In contrast to advanced lithographic methods and subsequent etching procedures for pattern production with structure size < 100 nm, which are complex technological processes, self-organized spontaneous pattern formation during low-energy ion beam erosion is a cost-efficient `bottom up` approach for the fabrication of large-area nanostructures. The formation of these patterns can be observed on various semiconductor materials and is attributed to a surface instability between curvature dependent sputtering that roughens the surface and smoothing by different surface relaxation mechanisms. In these work results for pattern formation due to low-energy noble gas (Ne+, Ar+, Kr+, Xe+) ion beam erosion of silicon and germanium surfaces at oblique ion incidence with and without sample rotation are presented. Depending on ion beam parameters, i. e. ion energy, ion incidence angle and ion mass, different patterns can evolve on the surface. In the case with sample rotation, very well ordered dot structures evolve on the Si surface at glancing incidence angle of 75° with respect to surface normal, with size varying from 30 nm to 50 nm. Without sample rotation, at small ion incidence angles, remarkably high ordered ripple patterns with wavelength ~ 50 nm can form on both materials for similar sputtering conditions. By further increasing the ion incidence angle a transition from ripples to highly hexagonally ordered dot structures with periodicity of ~ 40 nm are observed. The lateral ordering of nanostructures increases with erosion time, leading to very well ordered and homogenous structures. The mean size of nanostructures can be adjusted with ion energy while maintaining their lateral ordering. Scanning force microscopy (AFM) and high-resolution transmission electron microscopy (HRTEM) were used to study the lateral ordering, shape, and size of these nanostructures.
4:40 PM NS-WeA-9 Thermally Assisted Atom Transfer on Surfaces: Between Tunneling and Activated Diffusion
J.W. Gadzuk (NIST)
The low temperature rates for site-to-site transfer of single atoms and molecules adsorbed on surfaces have been determined in recent STM studies1 within the temperature regime where the dominant transfer mechanism changes from mostly activated transmission over to thermally assisted tunneling through the inter-site (transition state) barrier, as the temperature is reduced. A model that has provided useful conceptual and quantitative insights into thermally assisted field emission tunneling spectroscopy2 is used here as the basis for theory of site-to-site atom transfer in this temperature range where proper account of tunneling and quantum reflection, for energies below and above the transition state barrier is required. The predicted transfer rates which are very sensitive to barrier shape as well as height, agree well with those observed in the STM studies of Co and Cu on Cu(111) surfaces in the interesting 4K≤T≤7K transition range which is relevant in the atom-by-atom fabrication of thermally stable surface nanostructures.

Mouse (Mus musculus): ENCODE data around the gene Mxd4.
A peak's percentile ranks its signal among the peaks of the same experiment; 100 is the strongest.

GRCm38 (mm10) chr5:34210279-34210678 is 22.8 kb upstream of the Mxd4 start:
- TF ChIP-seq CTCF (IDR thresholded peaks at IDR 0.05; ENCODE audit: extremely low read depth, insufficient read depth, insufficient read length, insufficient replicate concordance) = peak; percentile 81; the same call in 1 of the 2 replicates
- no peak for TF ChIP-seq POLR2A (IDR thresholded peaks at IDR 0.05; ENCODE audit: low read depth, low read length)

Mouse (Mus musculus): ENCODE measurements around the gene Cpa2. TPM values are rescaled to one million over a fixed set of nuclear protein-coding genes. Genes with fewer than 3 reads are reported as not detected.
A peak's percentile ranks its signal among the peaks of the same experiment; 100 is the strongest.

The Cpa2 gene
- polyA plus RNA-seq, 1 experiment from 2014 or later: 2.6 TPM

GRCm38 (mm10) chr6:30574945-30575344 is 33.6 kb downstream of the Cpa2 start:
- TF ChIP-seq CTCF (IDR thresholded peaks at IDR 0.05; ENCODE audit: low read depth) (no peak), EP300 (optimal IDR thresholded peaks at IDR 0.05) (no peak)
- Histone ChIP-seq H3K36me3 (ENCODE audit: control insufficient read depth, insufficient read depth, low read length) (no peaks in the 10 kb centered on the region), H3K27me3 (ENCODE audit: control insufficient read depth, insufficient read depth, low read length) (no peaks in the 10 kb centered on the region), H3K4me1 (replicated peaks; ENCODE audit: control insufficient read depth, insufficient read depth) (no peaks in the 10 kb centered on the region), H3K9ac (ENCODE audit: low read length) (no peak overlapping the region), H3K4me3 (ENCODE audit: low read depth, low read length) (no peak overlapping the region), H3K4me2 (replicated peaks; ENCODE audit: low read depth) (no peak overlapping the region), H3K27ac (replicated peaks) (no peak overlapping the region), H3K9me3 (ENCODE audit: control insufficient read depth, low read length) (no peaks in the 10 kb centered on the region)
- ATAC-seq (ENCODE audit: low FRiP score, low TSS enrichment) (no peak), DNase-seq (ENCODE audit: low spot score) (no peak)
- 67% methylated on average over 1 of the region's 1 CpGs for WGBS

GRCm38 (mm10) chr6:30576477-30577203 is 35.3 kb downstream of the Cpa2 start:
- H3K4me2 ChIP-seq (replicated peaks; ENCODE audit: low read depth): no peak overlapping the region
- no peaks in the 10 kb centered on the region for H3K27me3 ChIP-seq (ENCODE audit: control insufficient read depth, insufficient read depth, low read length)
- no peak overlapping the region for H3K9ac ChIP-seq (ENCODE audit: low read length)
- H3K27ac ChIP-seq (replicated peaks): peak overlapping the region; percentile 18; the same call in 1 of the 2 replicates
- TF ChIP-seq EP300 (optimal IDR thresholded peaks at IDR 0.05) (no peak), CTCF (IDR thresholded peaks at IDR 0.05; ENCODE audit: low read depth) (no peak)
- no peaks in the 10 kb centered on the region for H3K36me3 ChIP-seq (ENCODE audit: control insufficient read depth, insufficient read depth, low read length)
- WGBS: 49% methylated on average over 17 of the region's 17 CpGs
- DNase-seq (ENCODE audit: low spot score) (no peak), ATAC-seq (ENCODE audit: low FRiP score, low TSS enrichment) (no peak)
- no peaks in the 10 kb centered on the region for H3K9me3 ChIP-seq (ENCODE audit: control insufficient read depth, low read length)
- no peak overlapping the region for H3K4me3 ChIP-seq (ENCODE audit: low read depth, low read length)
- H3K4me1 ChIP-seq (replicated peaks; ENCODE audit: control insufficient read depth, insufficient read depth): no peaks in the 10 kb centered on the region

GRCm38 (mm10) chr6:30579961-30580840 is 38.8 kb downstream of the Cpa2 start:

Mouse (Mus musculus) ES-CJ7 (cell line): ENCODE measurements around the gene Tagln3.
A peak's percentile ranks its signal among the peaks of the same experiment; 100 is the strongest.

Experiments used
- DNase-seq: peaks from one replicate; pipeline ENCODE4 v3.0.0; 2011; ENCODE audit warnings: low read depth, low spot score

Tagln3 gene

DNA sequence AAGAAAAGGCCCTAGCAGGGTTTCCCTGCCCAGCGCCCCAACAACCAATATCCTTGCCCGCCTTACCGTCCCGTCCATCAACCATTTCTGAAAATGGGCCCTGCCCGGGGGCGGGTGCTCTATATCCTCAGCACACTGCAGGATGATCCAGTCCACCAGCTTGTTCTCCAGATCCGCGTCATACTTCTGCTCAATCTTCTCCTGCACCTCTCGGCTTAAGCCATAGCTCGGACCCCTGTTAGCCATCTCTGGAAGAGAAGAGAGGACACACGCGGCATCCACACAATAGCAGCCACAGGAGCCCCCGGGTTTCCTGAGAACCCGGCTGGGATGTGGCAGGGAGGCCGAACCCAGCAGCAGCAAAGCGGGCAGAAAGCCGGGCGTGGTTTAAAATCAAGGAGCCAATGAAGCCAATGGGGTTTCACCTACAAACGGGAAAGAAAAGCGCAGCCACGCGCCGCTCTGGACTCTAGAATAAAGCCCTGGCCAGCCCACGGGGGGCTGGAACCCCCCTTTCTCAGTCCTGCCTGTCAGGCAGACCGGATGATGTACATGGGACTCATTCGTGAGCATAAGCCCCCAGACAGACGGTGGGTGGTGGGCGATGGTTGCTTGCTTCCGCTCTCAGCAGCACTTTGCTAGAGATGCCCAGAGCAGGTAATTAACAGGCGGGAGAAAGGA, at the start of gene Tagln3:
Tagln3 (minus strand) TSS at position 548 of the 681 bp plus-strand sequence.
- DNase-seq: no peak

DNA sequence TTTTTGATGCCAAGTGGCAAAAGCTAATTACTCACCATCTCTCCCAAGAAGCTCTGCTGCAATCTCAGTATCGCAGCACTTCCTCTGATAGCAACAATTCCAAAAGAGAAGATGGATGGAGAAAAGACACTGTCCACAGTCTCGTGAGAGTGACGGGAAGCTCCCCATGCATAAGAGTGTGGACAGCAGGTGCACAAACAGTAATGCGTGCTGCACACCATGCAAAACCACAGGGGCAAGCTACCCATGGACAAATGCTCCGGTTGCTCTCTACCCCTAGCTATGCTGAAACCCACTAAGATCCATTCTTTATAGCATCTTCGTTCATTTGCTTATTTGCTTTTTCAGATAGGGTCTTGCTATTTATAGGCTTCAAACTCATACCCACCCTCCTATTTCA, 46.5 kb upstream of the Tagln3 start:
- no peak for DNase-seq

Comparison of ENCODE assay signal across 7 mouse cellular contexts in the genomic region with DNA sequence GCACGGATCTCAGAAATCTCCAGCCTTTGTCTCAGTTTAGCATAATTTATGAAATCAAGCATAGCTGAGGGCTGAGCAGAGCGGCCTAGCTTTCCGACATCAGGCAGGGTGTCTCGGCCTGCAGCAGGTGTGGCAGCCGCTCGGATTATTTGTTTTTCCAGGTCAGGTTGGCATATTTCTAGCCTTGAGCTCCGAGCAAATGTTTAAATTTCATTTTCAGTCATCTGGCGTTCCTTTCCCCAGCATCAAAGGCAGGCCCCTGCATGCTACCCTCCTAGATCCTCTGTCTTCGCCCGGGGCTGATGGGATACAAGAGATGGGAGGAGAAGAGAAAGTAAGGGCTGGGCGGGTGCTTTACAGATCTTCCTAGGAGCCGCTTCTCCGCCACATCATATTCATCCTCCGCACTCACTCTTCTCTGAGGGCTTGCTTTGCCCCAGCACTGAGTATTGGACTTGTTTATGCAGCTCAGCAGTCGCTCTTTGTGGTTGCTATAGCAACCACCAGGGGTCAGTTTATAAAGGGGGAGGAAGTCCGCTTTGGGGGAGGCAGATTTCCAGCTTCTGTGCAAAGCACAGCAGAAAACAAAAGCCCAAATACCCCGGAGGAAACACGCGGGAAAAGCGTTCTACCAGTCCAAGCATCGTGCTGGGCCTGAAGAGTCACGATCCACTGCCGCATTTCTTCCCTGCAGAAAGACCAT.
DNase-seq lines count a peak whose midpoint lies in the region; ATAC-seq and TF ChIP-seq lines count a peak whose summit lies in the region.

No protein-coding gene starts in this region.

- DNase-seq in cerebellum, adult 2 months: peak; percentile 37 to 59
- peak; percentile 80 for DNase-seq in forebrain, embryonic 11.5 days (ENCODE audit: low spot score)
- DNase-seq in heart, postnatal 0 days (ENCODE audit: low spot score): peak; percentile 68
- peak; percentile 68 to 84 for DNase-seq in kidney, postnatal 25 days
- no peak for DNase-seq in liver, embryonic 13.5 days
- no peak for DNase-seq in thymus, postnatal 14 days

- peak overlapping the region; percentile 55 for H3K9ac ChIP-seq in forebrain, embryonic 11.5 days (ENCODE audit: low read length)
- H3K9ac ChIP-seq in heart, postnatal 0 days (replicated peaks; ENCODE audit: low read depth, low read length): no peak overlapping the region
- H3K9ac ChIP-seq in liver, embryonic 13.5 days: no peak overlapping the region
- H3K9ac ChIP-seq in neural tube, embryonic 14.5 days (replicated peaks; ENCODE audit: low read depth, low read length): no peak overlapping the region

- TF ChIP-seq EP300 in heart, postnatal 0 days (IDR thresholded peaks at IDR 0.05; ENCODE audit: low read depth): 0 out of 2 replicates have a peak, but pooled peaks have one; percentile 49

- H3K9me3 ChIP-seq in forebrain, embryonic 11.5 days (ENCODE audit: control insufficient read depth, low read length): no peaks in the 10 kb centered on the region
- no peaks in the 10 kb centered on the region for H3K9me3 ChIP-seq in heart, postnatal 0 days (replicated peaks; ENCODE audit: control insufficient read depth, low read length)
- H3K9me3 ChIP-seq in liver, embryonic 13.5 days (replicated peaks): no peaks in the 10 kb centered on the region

1J. Repp, G. Meyer, K.-H. Rieder, and P. Hyldgaard, Phys. Rev. Letters, Vol.91, 206102 (2003); J. A. Stroscio and R. J. Celotta, Science, Vol.306, 242 (2004).
2J. W. Gadzuk and E. W. Plummer, Phys.Rev.B Vol.3, 2125 (1971).

5:00 PM NS-WeA-10 Patterning of Well-Ordered PZT Nanodot Arrays using Silicon Nitride Shadow Mask
H.-J. Shin, J.H. Choi, H. Yang, Y.D. Park, Y. Kuk (Seoul National University, Korea); C.J. Kang (Myungji University, Korea)
We patterned well ordered arrays of Pb(Zr0.2Ti0.8)O3 nanodots on a SrRuO3/SrTiO3 substrate by pulsed laser deposition. A silicon nitride shadow mask with ordered holes was used for patterning of PZT arrays. This method have an advantage that deposition could be done at high temperature, which could be applicable to in situ deposition avoiding any possible contamination in dot formation. In addition, we could change the shape or size of the patterns if necessary. The SrRuO3 bottom electrode and PZT nanodots were deposited at 760 °C and 660 °C, respectively. The lateral size of the dot was about 120 nm and the height was about 15 ~ 20 nm. The inter-dot distance of PZT dot arrays was about 200 nm, exactly the same as the pore-to-pore distance of the shadow mask. Each dot was fully arranged and well isolated, having dome shape after deposition. The local switching of a single dot was examined using piezoresponce force microcopy. We could observe that the absolute piezoresponse value of positively polarized dot is 28.3 % larger than that of negatively polarized background, and there weren't any noticeable inhomogeneity such as an inversion of center region after polarization. The polarized states were maintained at 61.3 % of initial value after ~ 20 min, which almost relaxed suddenly to noise level after 30 min. A sudden drop of polarization implies that the relaxation is mainly related to the nucleation stages of domain reversal in our case.
Time Period WeA Sessions | Abstract Timeline | Topic NS Sessions | Time Periods | Topics | AVS2005 Schedule